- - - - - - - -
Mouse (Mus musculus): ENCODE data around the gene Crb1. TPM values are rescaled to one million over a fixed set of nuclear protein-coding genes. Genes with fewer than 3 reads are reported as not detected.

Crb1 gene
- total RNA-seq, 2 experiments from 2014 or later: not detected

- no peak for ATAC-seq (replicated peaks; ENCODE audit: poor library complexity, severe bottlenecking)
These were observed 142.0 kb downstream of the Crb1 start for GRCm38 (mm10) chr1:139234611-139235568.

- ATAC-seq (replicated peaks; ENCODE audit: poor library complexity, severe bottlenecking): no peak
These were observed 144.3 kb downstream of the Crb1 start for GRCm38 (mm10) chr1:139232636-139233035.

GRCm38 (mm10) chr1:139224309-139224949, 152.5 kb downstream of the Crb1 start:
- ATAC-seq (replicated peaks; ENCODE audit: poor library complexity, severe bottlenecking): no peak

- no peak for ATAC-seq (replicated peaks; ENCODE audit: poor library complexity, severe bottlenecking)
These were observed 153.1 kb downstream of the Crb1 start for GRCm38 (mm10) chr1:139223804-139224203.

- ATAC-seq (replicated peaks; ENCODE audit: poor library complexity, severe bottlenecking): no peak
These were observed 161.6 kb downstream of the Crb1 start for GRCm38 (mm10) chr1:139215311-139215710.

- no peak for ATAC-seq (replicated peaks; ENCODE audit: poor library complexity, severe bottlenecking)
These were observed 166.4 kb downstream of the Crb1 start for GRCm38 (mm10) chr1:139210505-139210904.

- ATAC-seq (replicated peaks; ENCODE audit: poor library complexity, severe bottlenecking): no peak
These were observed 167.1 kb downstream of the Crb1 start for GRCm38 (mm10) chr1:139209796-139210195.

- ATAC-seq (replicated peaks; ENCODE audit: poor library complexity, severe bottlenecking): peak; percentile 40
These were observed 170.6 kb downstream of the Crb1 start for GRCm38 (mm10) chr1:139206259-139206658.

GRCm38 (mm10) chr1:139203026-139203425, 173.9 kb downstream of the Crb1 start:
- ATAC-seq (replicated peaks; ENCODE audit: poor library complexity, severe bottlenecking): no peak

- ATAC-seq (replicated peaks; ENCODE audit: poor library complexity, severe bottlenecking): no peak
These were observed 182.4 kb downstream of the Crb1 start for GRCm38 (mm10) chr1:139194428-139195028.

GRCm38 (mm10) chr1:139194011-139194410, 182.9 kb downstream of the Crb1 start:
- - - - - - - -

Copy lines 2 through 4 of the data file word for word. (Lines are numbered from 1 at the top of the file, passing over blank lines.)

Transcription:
Crb1 gene
- total RNA-seq, 2 experiments from 2014 or later: not detected

- no peak for ATAC-seq (replicated peaks; ENCODE audit: poor library complexity, severe bottlenecking)